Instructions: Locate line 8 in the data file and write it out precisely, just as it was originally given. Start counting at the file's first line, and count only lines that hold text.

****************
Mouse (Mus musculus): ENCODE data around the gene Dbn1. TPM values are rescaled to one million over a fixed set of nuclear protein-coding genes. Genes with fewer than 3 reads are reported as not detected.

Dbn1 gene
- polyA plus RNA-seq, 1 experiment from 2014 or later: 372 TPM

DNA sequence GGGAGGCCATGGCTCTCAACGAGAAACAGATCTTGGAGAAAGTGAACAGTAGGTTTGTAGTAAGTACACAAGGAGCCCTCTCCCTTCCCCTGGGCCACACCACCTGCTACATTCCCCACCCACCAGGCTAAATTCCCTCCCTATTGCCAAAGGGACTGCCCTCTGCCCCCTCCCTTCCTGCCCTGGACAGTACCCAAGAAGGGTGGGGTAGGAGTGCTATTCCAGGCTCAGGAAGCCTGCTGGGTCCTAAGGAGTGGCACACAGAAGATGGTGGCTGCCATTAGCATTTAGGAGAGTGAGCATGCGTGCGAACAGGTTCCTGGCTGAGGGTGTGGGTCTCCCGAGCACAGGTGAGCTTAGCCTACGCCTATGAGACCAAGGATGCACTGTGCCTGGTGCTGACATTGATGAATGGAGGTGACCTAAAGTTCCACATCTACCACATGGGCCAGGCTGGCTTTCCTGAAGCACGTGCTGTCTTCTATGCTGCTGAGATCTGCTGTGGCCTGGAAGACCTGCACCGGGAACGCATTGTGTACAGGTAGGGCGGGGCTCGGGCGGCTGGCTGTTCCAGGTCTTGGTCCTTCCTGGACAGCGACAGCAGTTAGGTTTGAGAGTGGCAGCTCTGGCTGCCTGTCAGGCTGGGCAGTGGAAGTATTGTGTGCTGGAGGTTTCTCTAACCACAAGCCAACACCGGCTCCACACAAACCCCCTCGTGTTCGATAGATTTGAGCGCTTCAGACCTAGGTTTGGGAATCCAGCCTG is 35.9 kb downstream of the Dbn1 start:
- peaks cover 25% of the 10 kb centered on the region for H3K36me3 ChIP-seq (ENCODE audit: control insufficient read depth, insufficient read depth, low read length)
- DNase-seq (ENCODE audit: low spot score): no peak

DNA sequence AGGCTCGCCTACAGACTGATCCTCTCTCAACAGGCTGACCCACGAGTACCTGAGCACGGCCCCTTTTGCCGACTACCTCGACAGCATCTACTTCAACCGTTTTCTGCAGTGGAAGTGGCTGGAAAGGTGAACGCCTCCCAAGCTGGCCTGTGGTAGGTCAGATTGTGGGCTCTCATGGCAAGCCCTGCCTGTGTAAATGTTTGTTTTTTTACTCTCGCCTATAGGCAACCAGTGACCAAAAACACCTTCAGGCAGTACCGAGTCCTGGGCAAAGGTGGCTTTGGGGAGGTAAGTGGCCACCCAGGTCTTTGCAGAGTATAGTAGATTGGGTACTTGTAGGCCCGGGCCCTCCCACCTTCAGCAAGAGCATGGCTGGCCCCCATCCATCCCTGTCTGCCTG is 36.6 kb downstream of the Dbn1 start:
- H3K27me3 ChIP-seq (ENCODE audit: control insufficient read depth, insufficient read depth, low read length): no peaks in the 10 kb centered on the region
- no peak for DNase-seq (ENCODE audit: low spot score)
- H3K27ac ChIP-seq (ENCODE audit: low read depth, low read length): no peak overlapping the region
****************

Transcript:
- H3K27me3 ChIP-seq (ENCODE audit: control insufficient read depth, insufficient read depth, low read length): no peaks in the 10 kb centered on the region